The Negative Effects of Bullying
The first scientific studies on bullying began to appear in the 1970s. Since then, the negative effects of bullying for both bullying victims and the individuals engaging in bullying behaviors have been well documented. A landmark study published in Children & Schools: A Journal of the National Association of Social Workers in March, 2004 indicates bullying victims are known to be at greater risk for social isolation, anxiety, depression, behavior disorders, and substance use disorders. Though less likely to display social isolation and anxiety, individuals who engage in bullying behavior demonstrate greater risk for participating in activities such as underage drinking and smoking. They’re also more likely to show signs of poor emotional development and overall school adjustment. With the advent of the Internet and a dramatic increase in the use of social media platforms such as Facebook, Twitter and Instagram, a new form of bullying has developed over the past decade: cyber bullying. A study published in the Journal of Adolescent Health examines this new, uniquely 21st century phenomenon and compares its prevalence and correlation to traditional bullying.
Cyber Bullying: A Hidden Problem
One of the dangers of cyber bullying, as compared to traditional bullying, is that it can often occur out of the sight of school administrators, teachers, and parents. In addition, it can often occur in a manner which is indecipherable to adults. As most adults know, it’s difficult to keep track of adolescent slang, which results in a compounded problem for adults: not only is it difficult to identify where and how cyber bullying is taking place, it’s also hard to tell whether it’s even taking place at all because the language used can be incredibly difficult to decode. Despite these inherent challenges, scores of studies related to cyber bullying have been conducted over the past decade, and a recent publication—a meta-analysis of 80 papers on the relationship of cyber bullying and traditional bullying—gives child development professionals, school administrators, teachers and parents an update on the most current data available on the subject.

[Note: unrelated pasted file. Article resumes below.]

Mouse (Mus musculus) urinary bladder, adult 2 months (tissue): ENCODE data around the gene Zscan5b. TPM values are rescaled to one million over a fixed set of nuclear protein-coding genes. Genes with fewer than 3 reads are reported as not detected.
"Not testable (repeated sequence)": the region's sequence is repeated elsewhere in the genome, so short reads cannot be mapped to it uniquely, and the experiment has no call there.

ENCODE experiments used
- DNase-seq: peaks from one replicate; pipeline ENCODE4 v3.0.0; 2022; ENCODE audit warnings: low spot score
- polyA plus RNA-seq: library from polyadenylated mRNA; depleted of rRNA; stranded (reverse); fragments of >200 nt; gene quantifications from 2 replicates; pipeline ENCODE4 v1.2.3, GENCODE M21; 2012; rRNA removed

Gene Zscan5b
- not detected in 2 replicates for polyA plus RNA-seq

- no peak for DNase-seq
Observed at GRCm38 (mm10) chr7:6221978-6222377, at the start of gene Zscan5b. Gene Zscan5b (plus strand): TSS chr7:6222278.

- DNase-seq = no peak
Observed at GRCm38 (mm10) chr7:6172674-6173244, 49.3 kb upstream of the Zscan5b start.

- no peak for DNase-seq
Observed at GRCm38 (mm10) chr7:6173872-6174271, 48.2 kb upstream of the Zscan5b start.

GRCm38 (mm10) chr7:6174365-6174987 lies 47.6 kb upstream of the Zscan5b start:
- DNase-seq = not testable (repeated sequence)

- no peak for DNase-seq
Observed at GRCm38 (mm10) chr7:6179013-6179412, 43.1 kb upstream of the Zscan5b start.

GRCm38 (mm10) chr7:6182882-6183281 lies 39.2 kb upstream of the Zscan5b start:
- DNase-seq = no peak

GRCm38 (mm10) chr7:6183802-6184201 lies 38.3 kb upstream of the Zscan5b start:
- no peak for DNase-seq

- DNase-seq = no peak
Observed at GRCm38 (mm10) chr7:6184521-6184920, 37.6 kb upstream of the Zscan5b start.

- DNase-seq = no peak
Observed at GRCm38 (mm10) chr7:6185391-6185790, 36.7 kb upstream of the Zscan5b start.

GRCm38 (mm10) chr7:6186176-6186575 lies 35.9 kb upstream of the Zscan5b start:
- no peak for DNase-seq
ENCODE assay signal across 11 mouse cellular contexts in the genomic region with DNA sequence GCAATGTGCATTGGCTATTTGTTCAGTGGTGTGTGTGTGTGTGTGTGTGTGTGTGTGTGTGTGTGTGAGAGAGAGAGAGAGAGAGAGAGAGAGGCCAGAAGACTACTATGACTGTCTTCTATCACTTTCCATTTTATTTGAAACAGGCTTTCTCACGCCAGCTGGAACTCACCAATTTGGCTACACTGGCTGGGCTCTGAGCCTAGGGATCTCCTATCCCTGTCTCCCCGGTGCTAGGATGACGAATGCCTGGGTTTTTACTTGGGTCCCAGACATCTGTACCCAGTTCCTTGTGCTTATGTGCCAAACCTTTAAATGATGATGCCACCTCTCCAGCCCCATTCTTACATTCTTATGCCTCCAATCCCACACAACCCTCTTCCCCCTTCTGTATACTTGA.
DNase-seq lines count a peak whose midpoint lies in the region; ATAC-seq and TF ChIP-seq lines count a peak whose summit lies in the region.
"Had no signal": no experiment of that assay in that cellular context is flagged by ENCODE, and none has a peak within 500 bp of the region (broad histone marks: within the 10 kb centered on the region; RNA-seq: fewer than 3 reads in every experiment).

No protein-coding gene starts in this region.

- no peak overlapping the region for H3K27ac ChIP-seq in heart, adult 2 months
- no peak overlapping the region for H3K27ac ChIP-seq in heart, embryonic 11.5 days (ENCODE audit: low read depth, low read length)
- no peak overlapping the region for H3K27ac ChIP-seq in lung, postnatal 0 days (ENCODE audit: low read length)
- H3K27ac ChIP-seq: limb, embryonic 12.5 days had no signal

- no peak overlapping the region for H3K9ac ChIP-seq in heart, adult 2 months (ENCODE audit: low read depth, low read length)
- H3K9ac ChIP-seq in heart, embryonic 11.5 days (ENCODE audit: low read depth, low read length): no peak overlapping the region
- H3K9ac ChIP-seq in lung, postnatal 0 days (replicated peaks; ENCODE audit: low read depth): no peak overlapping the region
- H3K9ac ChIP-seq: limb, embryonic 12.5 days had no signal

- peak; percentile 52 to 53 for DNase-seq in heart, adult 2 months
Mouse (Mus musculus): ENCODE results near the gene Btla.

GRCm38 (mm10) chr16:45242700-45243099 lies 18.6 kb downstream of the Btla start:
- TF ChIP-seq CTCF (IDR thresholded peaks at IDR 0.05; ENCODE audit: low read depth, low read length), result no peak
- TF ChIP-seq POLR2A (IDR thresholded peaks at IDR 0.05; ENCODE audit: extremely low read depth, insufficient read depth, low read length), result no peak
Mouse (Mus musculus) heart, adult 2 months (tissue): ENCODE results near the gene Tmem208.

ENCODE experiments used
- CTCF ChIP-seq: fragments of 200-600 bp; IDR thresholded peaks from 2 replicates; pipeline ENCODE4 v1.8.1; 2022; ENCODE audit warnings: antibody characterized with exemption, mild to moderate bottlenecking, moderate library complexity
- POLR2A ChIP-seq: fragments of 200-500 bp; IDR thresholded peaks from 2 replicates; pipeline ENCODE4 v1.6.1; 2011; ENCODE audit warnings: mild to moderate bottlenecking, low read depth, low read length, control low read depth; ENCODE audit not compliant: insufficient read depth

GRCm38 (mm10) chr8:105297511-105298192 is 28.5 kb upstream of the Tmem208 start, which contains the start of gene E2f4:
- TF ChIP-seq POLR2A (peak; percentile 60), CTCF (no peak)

The Results: Cyber Bullying Less Common Than Traditional Bullying
A comprehensive statistical analysis of the literature on traditional and cyber bullying showed the following:
- Traditional bullying is almost twice as common as cyber bullying
- Individuals who engage in traditional bullying are very likely to engage in cyber bullying
- While traditional bullying almost always happens between individuals who know one another, online bullying can occur between people who are total strangers
- Most school interventions focus on traditional bullying as opposed to cyber bullying
A Multi-Layered Approach
Though the data indicate that cyber bullying is less prevalent than traditional bullying, the authors of the study recommend that school administrators, teachers, and parents expand their awareness to include this new wrinkle in bullying when considering best practices for counteracting bullying in general. This expanded awareness is especially important in light of the findings of a separate study, which indicate that when compared to traditional bullying, online bullying and harassment are more likely to cause suicidal ideation in adolescent victims. Another facet of the cyber bullying phenomenon is that youth may be less likely to report its occurrence, since in doing so they may have to admit to online behaviors that were previously unknown to their parents and teachers. This could lead to both children and adolescents suffering the indignities of bullying in silence out of fear of consequences on multiple levels. When considered as a whole, the complex factors related to bullying and cyber bullying foreground the importance of teaching our children from a young age about the dangers of social aggression – a.k.a. bullying – and highlight the necessity of implementing prevention programs that include online and offline behaviors in equal measure.
Angus is a writer from Atlanta, GA. He writes about behavioral health, adolescent development, education, and mindfulness practices like yoga, tai chi, and meditation.